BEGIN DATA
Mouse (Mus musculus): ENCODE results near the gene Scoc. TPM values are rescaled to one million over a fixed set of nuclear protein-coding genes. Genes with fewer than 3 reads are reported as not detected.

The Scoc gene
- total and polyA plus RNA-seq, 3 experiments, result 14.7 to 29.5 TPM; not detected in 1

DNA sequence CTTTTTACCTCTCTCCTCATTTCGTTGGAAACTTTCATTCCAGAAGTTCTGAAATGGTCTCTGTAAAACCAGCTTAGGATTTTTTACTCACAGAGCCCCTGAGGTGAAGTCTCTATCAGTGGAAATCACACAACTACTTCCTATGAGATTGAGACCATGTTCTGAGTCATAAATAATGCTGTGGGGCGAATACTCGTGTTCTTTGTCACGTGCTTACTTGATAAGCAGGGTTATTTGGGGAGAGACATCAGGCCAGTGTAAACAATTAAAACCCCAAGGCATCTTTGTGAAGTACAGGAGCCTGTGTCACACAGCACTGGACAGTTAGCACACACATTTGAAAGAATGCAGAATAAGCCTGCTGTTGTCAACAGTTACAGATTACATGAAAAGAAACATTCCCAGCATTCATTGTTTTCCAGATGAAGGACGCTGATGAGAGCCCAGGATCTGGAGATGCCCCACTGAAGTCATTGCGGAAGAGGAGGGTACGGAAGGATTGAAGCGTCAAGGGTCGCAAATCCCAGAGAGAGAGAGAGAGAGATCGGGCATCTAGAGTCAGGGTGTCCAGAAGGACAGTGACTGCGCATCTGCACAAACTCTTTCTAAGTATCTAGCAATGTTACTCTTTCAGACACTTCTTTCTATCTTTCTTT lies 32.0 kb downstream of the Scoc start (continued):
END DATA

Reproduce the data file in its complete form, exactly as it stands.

Mouse (Mus musculus): ENCODE results near the gene Scoc. TPM values are rescaled to one million over a fixed set of nuclear protein-coding genes. Genes with fewer than 3 reads are reported as not detected.

The Scoc gene
- total and polyA plus RNA-seq, 3 experiments, result 14.7 to 29.5 TPM; not detected in 1

DNA sequence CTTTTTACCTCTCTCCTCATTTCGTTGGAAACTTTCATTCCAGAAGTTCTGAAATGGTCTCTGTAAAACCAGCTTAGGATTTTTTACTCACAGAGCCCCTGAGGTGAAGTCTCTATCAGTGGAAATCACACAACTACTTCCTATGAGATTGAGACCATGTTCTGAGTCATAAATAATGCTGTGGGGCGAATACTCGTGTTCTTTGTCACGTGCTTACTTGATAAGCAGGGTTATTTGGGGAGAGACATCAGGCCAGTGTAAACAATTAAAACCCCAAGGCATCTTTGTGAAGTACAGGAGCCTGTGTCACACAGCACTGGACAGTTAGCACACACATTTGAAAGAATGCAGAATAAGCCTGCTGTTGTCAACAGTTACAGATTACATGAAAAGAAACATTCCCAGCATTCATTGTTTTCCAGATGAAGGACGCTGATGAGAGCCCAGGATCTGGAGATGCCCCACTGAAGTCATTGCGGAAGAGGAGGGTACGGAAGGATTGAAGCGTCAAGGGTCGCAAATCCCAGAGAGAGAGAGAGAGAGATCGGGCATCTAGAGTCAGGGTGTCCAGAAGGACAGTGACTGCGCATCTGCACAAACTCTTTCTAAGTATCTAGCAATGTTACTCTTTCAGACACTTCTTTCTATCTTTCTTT lies 32.0 kb downstream of the Scoc start (continued):